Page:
People in Dublin are getting the least amount of exercise
A new survey is warning that an avoidable health crisis is looming for Irish adults if current trends continue.
The Irish Society of Chartered Physiotherapists (ISCP) say two in three Irish adults are not getting enough physical activity.
They survey suggests that 18-24 year olds may be the least physically active amongst all adults.
The 18-24 year olds surveyed were just expending 1,496 METmins per week, while the the total population was doing just over 2,137 METmins per week.
The METmin is a unit that describes volumes of physical activity. 60 METmins is the same amount of energy consumed by sitting quietly for one hour.
New recommendations on physical activity levels say maximum benefits can be achieved by getting between 3,000 and 4,000 METmins of activity per week.
The survey also found that the 55 and over age groups are outperforming the younger ones in their daily activity levels.
The survey says this shows children are spending far too much time 'on screen' - using TV, tablets and phones - when compared with International recommendations.
"This is especially concerning when you consider that peak bone density is achieved between the ages of 25-30 for most adults", the survey says.
"If younger adults fail to appropriately load their bones they can open themselves up to greater risk of osteoporosis in later life."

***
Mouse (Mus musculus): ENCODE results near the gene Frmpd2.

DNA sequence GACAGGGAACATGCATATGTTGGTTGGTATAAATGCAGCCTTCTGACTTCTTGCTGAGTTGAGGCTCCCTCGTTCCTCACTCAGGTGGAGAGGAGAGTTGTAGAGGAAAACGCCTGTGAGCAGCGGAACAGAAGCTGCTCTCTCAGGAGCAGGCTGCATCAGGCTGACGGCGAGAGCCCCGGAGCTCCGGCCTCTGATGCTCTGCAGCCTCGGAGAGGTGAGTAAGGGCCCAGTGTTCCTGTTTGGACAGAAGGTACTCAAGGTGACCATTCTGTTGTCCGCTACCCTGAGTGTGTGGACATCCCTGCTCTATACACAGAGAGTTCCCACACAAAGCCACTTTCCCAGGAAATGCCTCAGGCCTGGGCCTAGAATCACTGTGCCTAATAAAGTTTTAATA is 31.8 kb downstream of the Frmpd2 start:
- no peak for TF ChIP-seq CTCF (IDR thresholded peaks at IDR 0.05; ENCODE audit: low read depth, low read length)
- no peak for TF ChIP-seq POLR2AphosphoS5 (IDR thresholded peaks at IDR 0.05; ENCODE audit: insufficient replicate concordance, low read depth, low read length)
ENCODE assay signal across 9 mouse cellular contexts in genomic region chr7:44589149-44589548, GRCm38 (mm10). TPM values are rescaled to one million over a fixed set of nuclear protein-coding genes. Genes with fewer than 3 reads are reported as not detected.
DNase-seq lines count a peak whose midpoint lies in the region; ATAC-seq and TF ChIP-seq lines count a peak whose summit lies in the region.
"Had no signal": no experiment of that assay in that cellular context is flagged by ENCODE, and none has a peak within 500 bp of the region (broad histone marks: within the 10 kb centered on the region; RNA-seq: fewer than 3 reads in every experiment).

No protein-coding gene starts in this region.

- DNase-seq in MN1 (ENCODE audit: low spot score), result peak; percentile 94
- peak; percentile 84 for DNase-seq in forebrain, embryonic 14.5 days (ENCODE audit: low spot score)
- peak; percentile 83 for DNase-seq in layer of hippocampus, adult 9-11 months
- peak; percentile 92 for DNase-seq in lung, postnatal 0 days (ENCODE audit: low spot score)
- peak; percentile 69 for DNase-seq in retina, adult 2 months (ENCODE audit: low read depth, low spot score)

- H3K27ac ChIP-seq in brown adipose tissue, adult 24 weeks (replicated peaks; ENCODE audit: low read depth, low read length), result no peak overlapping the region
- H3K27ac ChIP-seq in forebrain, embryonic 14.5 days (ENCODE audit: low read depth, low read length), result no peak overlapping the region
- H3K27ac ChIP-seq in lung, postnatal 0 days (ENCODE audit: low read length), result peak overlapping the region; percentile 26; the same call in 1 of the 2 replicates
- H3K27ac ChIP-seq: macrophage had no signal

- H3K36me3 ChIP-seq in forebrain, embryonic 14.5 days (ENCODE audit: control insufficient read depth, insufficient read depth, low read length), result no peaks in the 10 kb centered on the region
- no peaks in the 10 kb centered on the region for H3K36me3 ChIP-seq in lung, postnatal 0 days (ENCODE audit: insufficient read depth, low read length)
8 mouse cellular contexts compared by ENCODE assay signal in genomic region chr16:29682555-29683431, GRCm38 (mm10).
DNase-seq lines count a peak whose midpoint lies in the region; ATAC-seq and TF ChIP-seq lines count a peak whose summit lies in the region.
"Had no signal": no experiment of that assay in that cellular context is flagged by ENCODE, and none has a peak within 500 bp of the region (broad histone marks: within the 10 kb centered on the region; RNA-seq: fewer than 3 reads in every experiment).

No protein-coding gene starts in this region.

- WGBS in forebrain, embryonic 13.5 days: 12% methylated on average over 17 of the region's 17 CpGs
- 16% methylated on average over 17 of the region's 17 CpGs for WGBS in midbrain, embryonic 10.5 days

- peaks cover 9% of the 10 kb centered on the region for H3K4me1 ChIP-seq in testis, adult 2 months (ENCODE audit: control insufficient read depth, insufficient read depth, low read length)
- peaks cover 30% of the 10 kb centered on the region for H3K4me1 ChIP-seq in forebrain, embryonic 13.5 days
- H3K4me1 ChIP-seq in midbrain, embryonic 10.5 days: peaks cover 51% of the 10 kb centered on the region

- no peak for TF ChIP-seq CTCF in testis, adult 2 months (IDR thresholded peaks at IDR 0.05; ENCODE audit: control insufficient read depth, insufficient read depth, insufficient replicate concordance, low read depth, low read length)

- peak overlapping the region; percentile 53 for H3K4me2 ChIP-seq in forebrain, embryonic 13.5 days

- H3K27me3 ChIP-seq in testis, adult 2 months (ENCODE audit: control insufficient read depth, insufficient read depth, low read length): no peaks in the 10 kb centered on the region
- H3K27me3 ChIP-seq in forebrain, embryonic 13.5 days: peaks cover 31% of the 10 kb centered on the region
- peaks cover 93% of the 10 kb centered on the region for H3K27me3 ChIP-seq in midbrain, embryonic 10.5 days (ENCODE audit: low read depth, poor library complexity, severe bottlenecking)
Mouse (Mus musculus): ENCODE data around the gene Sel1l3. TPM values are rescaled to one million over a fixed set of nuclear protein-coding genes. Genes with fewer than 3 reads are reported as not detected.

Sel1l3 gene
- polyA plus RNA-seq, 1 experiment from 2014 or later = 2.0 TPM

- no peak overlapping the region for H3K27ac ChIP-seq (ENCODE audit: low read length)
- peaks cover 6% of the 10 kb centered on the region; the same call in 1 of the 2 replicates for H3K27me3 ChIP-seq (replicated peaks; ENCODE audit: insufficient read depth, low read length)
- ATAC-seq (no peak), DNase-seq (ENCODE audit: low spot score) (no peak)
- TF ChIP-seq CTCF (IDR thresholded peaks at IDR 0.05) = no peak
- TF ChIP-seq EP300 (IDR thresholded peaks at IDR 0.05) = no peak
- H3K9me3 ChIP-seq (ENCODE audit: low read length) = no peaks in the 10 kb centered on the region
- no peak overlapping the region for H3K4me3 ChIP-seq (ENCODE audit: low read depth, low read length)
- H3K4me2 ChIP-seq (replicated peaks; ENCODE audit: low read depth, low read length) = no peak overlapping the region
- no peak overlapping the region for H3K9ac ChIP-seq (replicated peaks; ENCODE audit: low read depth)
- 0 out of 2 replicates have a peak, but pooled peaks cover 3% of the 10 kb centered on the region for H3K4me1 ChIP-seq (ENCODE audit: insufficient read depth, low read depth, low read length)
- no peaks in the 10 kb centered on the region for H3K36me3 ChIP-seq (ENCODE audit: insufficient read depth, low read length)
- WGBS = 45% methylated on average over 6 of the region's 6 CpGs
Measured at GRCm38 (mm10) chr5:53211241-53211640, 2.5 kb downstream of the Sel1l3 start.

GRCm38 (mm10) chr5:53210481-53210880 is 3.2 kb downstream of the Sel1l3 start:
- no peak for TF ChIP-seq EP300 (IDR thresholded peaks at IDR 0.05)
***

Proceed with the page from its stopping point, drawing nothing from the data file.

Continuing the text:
Physical inactivity is the fourth leading factor in global mortality and is responsible for 6% of deaths around the world.
On a regional basis, the people of Connacht/Ulster report spending the most time being physically active at 4.1 hours - compared to Dublin which had the lowest amount at 2.9 hours.
Connacht/Ulster also had the least amount of screen time per day of all the regions at 3.9 hours compared to Dublin at 4.3 hours, which was the most.
Nationally across all ages, the population are mostly getting their exercise and physical activity through household chores at 3.7 hours per week - with walking as the next most popular at 3.5 hours, followed by work-related manual labour.
ISCP President Professor Marie Guidon said: "We need the nation to recognise that sitting and being sedentary is the new smoking and that if people aren’t more physically active now then this will lead to all kinds of future problems such as greater incidence of obesity, heart disease, osteoporosis, diabetes, mental health challenges as well as back and pelvic problems which in turn can lead to decreased mobility and poorer quality of life in later years.
"It is never too late to start being more active.
"Physical activity needs to start earlier and needs to be maintained throughout the lifespan to maintain quality of life especially in an era where the population is growing older and living longer."
The society recommends an easy activity like walking and simple strength and resistance exercises to maintain muscle strength and everyday functioning.